When it comes to death, is there ever a best case scenario? In this disarmingly witty book, Julian Barnes confronts our unending obsession with the end. He reflects on what it means to miss God, whether death can be good for our careers and why we eventually turn into our parents. Barnes is the perfect guide to the weirdness of the only thing that binds us all.
Selected from the book Nothing to be Frightened Of by Julian Barnes
VINTAGE MINIS: GREAT MINDS. BIG IDEAS. LITTLE BOOKS.
A series of short books by the world’s greatest writers on the experiences that make us human
Also in the Vintage Minis series: Calm by Tim Parks Drinking by John Cheever Babies by Anne Enright Psychedelics by Aldous Huxley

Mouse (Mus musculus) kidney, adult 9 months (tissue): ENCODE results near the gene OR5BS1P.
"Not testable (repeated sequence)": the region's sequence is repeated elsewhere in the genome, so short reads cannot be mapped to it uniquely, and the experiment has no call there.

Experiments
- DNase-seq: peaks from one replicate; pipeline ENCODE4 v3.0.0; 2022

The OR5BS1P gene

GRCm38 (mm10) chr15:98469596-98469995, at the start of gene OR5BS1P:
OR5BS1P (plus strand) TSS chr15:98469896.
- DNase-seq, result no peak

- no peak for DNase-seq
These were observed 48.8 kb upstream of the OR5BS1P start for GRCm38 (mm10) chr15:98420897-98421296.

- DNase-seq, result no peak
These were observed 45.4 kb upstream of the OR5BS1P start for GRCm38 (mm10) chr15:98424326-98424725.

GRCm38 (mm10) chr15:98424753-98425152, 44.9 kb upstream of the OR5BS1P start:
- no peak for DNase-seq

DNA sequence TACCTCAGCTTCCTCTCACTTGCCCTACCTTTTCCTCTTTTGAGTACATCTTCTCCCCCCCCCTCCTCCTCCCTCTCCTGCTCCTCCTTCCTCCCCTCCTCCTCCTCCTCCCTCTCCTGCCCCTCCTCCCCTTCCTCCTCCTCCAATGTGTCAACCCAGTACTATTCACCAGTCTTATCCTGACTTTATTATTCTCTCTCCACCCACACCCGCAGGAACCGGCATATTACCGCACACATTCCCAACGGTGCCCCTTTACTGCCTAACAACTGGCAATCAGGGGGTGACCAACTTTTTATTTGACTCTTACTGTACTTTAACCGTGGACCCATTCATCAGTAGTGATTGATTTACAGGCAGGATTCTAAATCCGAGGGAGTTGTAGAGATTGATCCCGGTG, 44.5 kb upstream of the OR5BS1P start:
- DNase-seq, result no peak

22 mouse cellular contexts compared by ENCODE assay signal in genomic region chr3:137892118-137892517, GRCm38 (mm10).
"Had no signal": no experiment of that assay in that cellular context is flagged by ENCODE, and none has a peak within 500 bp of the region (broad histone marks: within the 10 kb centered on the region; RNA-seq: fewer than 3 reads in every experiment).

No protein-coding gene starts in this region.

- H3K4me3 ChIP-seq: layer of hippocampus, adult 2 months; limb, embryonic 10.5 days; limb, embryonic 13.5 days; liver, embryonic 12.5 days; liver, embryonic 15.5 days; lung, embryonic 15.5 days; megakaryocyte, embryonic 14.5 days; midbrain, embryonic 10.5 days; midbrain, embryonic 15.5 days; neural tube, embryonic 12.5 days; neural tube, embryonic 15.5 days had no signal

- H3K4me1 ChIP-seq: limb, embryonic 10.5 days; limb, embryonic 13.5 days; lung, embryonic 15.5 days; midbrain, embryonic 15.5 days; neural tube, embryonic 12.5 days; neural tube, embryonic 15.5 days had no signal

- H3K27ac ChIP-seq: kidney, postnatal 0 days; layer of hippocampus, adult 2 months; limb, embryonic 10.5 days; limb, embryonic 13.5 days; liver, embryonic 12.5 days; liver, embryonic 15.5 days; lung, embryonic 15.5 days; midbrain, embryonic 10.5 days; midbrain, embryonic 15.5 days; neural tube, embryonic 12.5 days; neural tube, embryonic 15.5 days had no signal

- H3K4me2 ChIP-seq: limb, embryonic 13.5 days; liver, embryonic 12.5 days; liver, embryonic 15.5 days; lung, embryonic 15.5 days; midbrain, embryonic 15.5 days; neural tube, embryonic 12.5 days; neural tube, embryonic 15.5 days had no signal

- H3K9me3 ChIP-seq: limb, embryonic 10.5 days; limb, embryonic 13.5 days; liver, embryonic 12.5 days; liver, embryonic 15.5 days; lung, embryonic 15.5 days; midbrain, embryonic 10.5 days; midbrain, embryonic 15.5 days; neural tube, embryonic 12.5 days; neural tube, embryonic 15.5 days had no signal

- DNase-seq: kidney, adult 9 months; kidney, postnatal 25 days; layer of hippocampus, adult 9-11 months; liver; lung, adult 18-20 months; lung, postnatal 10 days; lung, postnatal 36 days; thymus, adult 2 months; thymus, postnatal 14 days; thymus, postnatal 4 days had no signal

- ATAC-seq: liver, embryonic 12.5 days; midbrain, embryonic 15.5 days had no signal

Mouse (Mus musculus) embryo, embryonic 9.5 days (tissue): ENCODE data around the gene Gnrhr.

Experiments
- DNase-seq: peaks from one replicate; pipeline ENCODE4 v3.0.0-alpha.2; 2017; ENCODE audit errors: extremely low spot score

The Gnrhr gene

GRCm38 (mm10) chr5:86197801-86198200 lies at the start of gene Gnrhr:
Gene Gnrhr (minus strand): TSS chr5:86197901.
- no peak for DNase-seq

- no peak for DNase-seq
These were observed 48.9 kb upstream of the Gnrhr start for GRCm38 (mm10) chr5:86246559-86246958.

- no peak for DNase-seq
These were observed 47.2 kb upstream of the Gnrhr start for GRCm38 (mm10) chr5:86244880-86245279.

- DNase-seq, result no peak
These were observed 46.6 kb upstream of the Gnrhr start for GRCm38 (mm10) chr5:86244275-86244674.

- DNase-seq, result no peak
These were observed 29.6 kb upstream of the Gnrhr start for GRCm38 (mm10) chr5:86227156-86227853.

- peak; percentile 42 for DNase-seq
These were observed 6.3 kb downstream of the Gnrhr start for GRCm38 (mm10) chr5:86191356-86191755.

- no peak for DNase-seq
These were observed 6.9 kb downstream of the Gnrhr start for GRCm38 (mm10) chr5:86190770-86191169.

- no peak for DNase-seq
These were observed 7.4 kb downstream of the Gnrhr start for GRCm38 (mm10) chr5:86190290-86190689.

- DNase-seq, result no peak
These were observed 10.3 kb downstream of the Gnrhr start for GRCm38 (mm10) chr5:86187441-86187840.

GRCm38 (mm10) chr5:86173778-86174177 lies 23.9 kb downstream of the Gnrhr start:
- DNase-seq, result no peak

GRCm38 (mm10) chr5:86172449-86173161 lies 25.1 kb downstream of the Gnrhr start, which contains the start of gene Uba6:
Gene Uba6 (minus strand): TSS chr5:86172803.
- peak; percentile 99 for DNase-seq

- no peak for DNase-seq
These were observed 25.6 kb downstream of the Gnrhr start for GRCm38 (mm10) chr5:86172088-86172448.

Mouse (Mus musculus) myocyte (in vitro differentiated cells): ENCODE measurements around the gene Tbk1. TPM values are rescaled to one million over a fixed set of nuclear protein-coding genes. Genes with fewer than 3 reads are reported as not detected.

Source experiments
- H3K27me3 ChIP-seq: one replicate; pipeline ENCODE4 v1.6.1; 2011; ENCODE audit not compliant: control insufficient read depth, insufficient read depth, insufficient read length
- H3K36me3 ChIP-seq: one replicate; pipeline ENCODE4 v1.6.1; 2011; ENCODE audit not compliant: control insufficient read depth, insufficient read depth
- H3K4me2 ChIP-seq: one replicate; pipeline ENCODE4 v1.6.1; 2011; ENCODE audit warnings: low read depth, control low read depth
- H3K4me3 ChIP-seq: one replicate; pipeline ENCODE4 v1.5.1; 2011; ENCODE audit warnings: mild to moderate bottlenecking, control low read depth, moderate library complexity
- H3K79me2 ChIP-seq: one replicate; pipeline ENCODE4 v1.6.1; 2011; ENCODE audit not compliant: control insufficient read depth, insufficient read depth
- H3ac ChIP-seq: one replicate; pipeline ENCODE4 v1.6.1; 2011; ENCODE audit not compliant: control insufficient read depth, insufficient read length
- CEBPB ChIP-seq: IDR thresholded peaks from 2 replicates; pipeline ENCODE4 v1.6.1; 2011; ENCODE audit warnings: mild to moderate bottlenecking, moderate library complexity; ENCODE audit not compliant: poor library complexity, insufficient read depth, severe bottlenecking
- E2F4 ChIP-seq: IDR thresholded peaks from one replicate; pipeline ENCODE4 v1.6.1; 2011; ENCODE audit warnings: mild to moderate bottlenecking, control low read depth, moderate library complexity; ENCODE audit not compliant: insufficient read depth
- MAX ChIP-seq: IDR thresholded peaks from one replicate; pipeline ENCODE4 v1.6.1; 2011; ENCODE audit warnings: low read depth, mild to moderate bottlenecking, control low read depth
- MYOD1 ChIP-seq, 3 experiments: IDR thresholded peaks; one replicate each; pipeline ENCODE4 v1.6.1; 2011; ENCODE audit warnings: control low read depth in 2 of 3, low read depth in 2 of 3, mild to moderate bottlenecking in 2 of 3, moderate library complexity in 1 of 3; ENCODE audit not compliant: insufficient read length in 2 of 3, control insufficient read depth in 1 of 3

Now a major film starring Academy Award nominees Jim Broadbent (Iris) and Charlotte Rampling (45 Years)
Winner of the Man Booker Prize for Fiction in 2011
Tony Webster and his clique first met Adrian Finn at school. Sex-hungry and book-hungry, they would navigate the girl-less sixth form together, trading in affectations, in-jokes, rumour and wit. Maybe Adrian was a little more serious than the others, certainly more intelligent, but they all swore to stay friends for life.
Now Tony is retired. He's had a career and a single marriage, a calm divorce. He's certainly never tried to hurt anybody. Memory, though, is imperfect. It can always throw up surprises, as a lawyer's letter is about to prove.